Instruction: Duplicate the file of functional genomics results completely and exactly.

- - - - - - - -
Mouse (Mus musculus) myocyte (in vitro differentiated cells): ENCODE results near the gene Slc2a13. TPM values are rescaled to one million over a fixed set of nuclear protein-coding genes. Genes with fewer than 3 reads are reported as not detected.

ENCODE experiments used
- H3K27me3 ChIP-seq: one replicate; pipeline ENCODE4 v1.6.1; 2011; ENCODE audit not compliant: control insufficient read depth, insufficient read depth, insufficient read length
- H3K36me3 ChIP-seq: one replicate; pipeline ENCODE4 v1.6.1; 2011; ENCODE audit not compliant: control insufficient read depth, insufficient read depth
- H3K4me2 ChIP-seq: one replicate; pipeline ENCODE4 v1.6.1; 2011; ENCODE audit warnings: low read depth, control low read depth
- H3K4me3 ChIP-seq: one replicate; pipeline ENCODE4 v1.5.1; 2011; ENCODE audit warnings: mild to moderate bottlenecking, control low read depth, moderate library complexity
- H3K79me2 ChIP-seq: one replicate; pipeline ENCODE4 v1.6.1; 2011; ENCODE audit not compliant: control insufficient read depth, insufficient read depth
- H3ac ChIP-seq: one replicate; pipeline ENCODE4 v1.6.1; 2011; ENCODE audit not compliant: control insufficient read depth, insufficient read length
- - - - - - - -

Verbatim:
Mouse (Mus musculus) myocyte (in vitro differentiated cells): ENCODE results near the gene Slc2a13. TPM values are rescaled to one million over a fixed set of nuclear protein-coding genes. Genes with fewer than 3 reads are reported as not detected.

ENCODE experiments used
- H3K27me3 ChIP-seq: one replicate; pipeline ENCODE4 v1.6.1; 2011; ENCODE audit not compliant: control insufficient read depth, insufficient read depth, insufficient read length
- H3K36me3 ChIP-seq: one replicate; pipeline ENCODE4 v1.6.1; 2011; ENCODE audit not compliant: control insufficient read depth, insufficient read depth
- H3K4me2 ChIP-seq: one replicate; pipeline ENCODE4 v1.6.1; 2011; ENCODE audit warnings: low read depth, control low read depth
- H3K4me3 ChIP-seq: one replicate; pipeline ENCODE4 v1.5.1; 2011; ENCODE audit warnings: mild to moderate bottlenecking, control low read depth, moderate library complexity
- H3K79me2 ChIP-seq: one replicate; pipeline ENCODE4 v1.6.1; 2011; ENCODE audit not compliant: control insufficient read depth, insufficient read depth
- H3ac ChIP-seq: one replicate; pipeline ENCODE4 v1.6.1; 2011; ENCODE audit not compliant: control insufficient read depth, insufficient read length